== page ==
January 2018 | Truckinginfo.com
Commercial truck trailers are the kind of unsolvable puzzle engineers dream about. Regardless of what they are built to haul, all trailers conform to strict laws governing overall dimensions and weight that limit cargo-carrying capacity. But the lighter the trailer, the more payload that can be legally carried.
The result, Bennett says, is an industry looking for lighter weight designs that can hold up to dramatically enhanced duty cycles and durability issues. “Designing trailers that can handle these opposing operations demands can be quite a challenge for us at times,” he says with a chuckle.
Staying under the magic number
Bill Wallace, platform product manager at East Trailers, says his company is constantly working to reduce the tare weight of its flatbed trailers. He says the biggest challenge for designers is maintaining the proper strength-to-weight ratio, vital for a trailer design to effectively operate in different areas of the transportation industry without fear of premature failure. “It’s also important because fleets today have a lot more latitude and the ability to serve a broader range of shippers than they were able to do in the past,” Wallace says. “Increasing equipment efficiency, cutting costs, increasing revenues and keeping the drivers efficient and happy. They are looking for the advantage over their direct competition. And a tough, lightweight trailer is one tool that allows them to do that.”
There are other advantages to trailer lightweighting beyond additional cargo capacity, notes Ryan Rockaway, vice president of marketing and sales for Heil Trailer. “We see many larger fleets that are operating in 80,000-pound, long-haul applications,” he says. “And those tend to be our customers most interested in weight reduction. But the overall concept is of interest for fleets today, including heavy-duty hauls.” That’s because lightweight trailers not only allow for more payload and thus more revenue — they also can be used to improve fuel efficiency when the trailer’s empty or lightly loaded.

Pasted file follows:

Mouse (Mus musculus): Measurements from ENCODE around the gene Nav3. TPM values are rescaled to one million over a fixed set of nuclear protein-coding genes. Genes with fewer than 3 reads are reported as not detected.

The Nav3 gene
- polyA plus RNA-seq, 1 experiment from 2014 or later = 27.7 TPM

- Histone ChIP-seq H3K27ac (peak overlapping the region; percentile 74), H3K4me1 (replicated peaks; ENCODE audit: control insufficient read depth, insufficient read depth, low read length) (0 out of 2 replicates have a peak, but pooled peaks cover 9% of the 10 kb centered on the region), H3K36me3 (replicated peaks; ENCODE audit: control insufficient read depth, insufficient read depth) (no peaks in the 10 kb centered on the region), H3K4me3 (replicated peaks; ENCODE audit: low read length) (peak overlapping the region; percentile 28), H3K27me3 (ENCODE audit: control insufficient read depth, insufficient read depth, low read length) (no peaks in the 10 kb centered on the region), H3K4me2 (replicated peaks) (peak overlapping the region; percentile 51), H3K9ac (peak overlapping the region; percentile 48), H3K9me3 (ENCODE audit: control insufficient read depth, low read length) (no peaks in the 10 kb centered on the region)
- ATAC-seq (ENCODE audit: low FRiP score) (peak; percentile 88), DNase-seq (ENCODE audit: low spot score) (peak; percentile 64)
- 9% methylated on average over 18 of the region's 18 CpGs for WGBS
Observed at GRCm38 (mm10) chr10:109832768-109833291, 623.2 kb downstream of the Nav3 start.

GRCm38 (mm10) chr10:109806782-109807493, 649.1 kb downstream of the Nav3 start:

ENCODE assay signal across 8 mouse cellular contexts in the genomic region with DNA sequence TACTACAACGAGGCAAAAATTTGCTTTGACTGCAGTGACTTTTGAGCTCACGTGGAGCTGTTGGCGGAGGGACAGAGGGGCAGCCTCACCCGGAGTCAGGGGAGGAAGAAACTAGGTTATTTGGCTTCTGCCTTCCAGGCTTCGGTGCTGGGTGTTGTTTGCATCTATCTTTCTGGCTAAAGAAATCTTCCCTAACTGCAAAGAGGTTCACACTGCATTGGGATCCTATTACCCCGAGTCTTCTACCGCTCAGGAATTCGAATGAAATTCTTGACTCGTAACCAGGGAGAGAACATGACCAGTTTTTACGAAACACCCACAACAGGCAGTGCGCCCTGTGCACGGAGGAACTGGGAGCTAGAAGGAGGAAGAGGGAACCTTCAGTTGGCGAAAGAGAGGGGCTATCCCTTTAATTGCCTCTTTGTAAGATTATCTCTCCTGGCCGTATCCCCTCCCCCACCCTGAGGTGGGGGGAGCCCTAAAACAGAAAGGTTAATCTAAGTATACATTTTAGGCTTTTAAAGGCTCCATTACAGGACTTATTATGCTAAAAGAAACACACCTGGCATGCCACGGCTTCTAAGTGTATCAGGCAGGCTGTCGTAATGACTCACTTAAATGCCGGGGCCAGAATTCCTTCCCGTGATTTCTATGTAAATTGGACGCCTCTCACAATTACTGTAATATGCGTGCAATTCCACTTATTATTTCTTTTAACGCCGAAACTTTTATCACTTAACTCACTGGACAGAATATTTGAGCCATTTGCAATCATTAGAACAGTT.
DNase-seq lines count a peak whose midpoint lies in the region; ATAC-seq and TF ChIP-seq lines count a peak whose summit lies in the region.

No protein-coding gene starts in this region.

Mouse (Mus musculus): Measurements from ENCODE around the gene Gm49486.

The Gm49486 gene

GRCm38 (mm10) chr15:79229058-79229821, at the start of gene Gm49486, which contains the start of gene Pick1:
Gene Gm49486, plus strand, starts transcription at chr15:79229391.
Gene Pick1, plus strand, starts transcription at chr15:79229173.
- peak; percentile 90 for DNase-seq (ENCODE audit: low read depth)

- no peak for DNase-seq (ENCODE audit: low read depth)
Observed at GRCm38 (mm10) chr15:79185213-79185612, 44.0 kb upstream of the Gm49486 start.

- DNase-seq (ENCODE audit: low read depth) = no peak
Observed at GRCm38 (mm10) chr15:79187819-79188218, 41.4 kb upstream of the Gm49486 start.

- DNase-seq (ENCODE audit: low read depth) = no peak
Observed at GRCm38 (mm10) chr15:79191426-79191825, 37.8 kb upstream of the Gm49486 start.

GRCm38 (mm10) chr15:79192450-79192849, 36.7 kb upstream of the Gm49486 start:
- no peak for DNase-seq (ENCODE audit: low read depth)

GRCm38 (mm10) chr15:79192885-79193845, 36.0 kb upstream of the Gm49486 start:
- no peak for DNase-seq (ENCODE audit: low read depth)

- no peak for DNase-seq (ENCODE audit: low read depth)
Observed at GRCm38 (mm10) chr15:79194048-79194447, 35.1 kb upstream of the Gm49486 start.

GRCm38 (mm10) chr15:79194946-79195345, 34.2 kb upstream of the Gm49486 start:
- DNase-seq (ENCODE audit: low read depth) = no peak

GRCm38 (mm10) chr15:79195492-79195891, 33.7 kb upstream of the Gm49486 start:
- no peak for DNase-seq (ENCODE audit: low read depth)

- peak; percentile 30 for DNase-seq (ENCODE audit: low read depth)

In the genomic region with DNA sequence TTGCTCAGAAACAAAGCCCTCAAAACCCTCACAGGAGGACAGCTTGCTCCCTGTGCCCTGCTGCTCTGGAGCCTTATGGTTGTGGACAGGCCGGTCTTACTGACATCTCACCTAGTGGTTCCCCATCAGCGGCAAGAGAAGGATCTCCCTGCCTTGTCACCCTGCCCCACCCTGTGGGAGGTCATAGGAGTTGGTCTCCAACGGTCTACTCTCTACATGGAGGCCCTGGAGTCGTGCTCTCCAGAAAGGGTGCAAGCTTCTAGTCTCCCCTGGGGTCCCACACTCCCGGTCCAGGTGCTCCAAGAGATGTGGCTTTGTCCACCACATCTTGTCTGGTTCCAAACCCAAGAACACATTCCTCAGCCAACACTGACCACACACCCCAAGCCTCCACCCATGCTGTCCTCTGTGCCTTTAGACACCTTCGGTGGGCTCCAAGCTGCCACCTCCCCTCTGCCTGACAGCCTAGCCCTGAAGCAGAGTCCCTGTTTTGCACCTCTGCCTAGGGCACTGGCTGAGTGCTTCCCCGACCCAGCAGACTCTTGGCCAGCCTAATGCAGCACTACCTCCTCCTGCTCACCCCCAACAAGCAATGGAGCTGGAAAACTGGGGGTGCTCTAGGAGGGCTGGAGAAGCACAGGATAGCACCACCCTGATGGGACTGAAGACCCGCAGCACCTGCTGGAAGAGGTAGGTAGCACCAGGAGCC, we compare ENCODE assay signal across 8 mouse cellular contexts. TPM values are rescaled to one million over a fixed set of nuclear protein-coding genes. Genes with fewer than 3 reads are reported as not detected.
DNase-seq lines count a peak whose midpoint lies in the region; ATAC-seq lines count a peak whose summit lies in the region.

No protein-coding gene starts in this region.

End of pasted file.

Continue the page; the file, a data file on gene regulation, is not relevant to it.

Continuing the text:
New technologies and materials
Mark Ehrlich, director of Wabash National’s van line products, says advanced composite materials are being used more commonly in its designs today, but there’s a catch: “Our core considerations when we look at lightweighting our trailers are repairability and cost-effectiveness,” he says. “Any time we look at new materials, we require them to meet those standards and make serious efforts to educate service shops on any new methods required to maintain them.”
Reefers, too, are seeing new materials and design procedures introduced, says Todd Eicher, director of engineering for Stoughton. He says promising opportunities are being afforded by new structural materials, as well as new adhesives and ways of bonding structures together.
“We’re also seeing changes in component geometry to increase stiffness by section,” he adds. This includes allowing a material reduction in floors (trending from 1.25 inches thick to 1.38 inches thick) while at the same time increasing crossmembers from 4 inches to 5-6 inches in the bay area to provide needed strength.
Lighter, cheaper and stronger may seem like an impossible puzzle to solve. But it’s not one that’s going away any time soon. The trend toward trailer lightweighting will only accelerate as trucking’s focus on ever-increasing efficiencies intensifies in the coming years.